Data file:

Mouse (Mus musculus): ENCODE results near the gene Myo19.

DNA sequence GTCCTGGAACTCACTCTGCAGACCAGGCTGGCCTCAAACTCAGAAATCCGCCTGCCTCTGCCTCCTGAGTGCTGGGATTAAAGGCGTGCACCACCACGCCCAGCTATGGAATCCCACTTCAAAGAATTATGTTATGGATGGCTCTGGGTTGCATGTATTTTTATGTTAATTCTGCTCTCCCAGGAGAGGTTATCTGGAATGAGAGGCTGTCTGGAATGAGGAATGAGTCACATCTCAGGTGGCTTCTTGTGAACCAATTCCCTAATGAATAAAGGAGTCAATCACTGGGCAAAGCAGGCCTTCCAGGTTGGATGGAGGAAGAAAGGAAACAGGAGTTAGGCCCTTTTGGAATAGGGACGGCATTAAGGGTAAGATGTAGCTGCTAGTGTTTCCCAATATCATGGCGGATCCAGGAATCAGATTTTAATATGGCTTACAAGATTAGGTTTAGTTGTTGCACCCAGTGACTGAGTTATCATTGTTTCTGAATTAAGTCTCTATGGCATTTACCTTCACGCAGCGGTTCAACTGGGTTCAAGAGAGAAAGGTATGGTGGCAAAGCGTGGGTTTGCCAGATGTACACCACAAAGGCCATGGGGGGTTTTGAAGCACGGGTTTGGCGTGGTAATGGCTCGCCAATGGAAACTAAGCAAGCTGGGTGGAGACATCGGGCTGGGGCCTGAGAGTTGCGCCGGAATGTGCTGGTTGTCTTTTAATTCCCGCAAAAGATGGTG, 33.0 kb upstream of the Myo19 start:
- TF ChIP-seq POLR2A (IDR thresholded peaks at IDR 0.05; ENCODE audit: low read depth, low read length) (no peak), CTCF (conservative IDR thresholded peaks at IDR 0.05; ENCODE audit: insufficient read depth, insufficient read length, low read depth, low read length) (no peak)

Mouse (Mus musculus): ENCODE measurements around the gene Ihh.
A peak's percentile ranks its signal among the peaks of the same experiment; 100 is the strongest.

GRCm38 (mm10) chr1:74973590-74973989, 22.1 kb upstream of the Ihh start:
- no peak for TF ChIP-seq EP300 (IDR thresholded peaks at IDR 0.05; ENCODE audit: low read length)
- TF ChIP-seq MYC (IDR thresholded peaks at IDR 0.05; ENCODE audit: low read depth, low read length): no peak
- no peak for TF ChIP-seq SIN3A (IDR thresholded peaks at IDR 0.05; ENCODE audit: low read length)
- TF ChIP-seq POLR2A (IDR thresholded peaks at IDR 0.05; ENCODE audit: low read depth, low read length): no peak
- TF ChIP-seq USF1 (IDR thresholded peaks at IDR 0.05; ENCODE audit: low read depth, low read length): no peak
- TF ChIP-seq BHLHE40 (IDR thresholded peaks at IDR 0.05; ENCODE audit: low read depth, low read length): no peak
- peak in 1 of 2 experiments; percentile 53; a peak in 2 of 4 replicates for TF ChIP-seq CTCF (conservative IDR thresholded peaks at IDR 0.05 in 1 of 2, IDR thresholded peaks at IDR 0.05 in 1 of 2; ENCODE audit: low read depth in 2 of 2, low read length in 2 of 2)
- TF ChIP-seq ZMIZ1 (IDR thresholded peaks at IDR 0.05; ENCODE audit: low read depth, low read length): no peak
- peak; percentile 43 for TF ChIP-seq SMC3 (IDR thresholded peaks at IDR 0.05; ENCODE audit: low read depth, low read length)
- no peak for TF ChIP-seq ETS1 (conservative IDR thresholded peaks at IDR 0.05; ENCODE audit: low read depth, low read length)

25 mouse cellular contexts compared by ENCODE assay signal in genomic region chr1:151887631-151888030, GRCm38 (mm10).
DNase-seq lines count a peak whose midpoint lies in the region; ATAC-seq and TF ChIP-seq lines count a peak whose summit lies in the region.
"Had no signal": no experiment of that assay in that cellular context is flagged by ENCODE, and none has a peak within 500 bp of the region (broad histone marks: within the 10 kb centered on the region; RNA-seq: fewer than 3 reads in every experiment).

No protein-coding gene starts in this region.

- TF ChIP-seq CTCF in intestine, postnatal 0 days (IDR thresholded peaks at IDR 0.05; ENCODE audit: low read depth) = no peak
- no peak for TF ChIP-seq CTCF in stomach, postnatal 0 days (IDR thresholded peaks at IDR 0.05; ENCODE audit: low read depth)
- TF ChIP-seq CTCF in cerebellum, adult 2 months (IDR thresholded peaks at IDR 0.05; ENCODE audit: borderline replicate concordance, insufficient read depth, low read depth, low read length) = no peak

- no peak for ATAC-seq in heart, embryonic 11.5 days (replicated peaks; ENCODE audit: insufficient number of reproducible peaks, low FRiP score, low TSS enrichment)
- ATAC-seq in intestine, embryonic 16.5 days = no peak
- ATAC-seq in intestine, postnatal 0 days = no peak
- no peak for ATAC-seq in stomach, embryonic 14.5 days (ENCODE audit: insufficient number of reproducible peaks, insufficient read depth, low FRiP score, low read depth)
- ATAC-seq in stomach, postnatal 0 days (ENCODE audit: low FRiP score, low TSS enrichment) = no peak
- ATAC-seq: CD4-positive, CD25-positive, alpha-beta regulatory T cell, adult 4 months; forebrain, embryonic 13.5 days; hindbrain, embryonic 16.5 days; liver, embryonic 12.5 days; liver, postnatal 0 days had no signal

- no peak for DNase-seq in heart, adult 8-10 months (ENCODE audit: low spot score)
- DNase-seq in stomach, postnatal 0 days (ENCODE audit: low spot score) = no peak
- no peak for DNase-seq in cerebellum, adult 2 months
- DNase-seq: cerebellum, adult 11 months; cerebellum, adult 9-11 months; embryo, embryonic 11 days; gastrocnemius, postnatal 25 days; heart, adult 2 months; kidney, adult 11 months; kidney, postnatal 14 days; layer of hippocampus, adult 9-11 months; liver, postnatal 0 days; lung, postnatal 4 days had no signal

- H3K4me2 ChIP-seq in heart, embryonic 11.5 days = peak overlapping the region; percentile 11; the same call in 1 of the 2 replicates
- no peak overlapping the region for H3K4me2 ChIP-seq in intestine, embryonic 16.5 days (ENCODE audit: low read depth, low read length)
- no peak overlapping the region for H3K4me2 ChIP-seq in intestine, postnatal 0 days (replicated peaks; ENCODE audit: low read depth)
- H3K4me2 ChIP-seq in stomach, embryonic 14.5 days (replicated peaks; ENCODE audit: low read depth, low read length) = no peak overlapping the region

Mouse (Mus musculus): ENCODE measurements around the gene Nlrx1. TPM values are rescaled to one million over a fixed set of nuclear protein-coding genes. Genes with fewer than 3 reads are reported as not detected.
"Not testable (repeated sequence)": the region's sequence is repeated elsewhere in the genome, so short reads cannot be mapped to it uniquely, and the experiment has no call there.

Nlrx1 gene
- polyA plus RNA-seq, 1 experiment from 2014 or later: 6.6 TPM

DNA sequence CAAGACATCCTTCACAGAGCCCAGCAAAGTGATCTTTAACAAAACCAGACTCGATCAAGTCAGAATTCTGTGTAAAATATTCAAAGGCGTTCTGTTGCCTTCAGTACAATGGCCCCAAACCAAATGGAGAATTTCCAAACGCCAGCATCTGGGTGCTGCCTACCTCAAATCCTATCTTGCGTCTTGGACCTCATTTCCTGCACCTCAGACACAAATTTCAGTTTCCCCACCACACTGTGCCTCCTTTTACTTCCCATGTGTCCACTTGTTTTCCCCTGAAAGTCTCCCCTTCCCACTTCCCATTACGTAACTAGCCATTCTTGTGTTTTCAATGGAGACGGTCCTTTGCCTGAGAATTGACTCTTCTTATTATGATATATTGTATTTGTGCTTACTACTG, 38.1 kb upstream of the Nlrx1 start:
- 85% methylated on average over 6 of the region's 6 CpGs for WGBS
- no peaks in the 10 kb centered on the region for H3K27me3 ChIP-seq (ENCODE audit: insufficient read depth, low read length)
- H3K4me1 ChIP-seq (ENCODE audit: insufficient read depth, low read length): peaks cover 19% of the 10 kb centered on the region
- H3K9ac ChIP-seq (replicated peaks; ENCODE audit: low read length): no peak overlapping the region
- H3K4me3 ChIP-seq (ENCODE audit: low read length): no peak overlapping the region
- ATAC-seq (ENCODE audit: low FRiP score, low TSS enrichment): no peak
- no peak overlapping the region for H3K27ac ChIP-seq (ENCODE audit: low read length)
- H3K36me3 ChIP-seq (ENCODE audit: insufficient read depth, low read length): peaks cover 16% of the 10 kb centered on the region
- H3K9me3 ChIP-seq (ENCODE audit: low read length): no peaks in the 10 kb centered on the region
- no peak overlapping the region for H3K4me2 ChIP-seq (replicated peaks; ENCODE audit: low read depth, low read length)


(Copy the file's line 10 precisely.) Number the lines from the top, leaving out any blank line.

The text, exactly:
- TF ChIP-seq POLR2A (IDR thresholded peaks at IDR 0.05; ENCODE audit: low read depth, low read length): no peak